In this instructable, you will learn how to pipe a simple rose. You will learn basic cake-decorating terminology and will be able to produce an aesthetically pleasing piece of art from the craft of cake decorating.
Step 1: Your Materials
To pipe a rose, you will need the following:
- Icing (I am using Brill's dyed buttercream icing, but any icing that holds its shape will work well).
- A spoon.
- A decorator bag (Some refer to this as a pastry bag).
- A rose tip (I am using size #4, but any size will work. Smaller sizes need finer techniques).
- A pair of scissors (Safety scissors work best because of the shape of their tips).
- A decorating needle (This is the nail-like object with the round platform).
Step 2: The Decorator Bag
First, use the scissors to cut off the tip of the decorator bag so that the head of the rose tip fits through. If you cut too much off, the rose tip will slip out when you apply pressure to the bag. Remember, less is more (you can always cut more off if the need arises).
Second, place the rose tip inside the bag. The head should push through far enough to clear the head's slot, but you do not want the tip to go too far--or it will push out with the icing when you apply pressure.
Step 3: Filling and Holding the Decorator Bag
Use the spoon to fill the bag. Don't overfill the bag. If you have too much icing in the bag, it will be difficult to pipe the rose. A decent amount is about the size of your clenched fist. You want to be able to cup the filled decorator bag comfortably in you hand. Too much icing will reduce the control you have of the bag. You want complete control.
Also, the icing must hold its shape well, or you will not be able to pipe the precise curves of the rose. Your hand gives off heat, which will affect the icing's structure. Heat loosens the icing--you do not want the icing to be loose.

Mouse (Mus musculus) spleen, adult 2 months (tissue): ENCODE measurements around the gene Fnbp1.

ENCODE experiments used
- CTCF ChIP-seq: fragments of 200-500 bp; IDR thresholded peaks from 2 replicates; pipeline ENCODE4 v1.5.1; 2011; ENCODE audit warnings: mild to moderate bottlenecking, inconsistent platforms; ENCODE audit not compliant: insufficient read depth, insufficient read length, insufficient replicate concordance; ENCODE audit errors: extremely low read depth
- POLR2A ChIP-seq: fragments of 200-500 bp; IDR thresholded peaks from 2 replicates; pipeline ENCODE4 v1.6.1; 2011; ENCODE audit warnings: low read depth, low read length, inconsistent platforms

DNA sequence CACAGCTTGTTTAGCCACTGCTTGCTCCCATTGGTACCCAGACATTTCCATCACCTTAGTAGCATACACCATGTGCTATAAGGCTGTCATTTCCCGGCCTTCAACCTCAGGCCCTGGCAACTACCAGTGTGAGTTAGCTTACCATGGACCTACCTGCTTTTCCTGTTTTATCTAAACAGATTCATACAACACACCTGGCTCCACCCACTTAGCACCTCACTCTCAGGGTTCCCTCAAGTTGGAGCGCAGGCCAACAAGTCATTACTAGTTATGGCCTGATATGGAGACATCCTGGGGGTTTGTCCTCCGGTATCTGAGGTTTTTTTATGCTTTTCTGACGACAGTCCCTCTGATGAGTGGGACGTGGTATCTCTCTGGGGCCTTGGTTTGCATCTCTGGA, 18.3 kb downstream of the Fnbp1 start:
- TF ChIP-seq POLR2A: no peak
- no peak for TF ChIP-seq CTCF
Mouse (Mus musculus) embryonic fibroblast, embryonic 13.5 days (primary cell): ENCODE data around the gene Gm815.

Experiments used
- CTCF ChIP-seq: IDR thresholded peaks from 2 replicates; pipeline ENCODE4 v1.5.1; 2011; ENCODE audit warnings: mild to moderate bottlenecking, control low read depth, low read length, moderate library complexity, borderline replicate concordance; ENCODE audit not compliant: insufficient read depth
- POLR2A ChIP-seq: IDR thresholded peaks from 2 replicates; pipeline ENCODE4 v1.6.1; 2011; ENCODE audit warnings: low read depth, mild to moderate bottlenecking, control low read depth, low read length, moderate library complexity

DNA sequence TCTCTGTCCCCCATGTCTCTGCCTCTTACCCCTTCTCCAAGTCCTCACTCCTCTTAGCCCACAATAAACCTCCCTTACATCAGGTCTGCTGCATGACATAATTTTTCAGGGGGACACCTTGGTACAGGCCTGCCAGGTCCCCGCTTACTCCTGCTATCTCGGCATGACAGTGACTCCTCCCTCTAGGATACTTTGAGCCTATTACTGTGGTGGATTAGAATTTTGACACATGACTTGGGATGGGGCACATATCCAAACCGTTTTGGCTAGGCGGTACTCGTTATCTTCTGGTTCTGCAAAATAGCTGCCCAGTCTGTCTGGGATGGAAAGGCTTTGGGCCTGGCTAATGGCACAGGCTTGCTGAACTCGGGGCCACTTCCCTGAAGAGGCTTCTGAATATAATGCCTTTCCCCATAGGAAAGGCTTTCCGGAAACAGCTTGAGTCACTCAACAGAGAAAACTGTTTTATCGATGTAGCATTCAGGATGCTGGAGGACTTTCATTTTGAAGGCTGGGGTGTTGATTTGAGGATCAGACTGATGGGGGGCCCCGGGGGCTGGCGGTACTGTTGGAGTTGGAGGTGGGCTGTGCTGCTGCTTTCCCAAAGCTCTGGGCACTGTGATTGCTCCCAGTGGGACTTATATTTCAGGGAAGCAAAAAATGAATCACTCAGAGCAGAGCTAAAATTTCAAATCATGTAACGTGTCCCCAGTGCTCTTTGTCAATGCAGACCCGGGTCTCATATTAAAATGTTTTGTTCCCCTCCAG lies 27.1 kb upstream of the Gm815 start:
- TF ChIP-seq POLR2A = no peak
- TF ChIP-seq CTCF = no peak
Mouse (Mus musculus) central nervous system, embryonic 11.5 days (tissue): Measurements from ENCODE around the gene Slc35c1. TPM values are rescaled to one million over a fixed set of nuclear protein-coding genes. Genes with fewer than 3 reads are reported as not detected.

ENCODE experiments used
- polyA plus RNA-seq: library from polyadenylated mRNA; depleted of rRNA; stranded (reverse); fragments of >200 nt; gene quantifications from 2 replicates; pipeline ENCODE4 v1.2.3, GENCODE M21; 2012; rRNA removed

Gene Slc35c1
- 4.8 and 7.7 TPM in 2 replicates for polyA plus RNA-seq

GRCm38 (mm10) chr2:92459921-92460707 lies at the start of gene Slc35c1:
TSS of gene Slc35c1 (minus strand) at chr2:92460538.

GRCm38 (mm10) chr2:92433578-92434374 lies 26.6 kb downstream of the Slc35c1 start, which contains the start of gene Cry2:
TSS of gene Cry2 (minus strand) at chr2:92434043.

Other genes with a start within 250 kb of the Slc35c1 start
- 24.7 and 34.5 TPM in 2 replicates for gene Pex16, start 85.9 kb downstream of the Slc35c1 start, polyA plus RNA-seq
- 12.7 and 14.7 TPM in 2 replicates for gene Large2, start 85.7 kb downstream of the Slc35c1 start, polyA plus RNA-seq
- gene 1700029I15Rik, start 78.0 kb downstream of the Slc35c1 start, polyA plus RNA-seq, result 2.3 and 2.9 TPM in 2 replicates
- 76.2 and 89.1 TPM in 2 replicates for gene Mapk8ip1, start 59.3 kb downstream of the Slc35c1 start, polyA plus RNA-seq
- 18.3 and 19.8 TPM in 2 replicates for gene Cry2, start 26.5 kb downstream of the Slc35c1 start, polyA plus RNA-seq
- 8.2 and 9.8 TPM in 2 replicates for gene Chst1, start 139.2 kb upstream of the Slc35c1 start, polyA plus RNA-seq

Step 4: Icing the Base of the Rose
Put the decorating needle in your non-dominate hand and then the decorator bag in your dominate hand. Place the long edge of the rose tip on the round base, and then gently squeeze to build the rose base. As you squeeze, slowly twist the decorating needle to create a rounding effect. You are making a cone shape. The height of the mound should be about the size of a quarter. As you do the final twist, slightly bring the rose tip out so that a small hole forms at the center. This is the center of the rose.
Step 5: Icing the First Row of Petals
With the long edge of the rose tip down, slowly squeeze the decorator bag to form one petal, making a rounded n-like (as in the letter n) movement. There will be three petals for the first row. The petal should extend about halfway above the round center. With a downward motion, release the pressure on the bag to finish the petal.
Repeat the step to form the second and third petals. You should have a nice beginning of a rose.
Step 6: Icing the Second Row of Petals
The second row consists of three petals. Each petal should slightly cover the meeting point of each of the first row of petals. You are basically concealing the meeting points to make a more aesthetically pleasing rose.
Step 7: Icing the Third Row of Petals
The third row consists of five petals. They should be slightly lower than the previous rows. You should hold the rose tip slightly more upright to create a wider petal. The more vertical the tip the wider the blooming effect will be. The five petals create balance. You can try a variety of petal combinations to create different flower appearances.
Step 8: Icing the Fourth Row of Petals
Continue the petal-icing process. Hold the rose tip so that it extends out to create a blooming effect. Four rows of petals create a nicely rounded rose in full bloom. Any more rows can cause too much weight and stress on the flower's base, so be careful if you add more.
Step 9: The Rose
Your rose is now complete. Enjoy the art of cake decorating and the many more flowers that you can do. There is an open field to experiment on the various ways you can shape the petals and form the overall effect of the rose. Enjoy!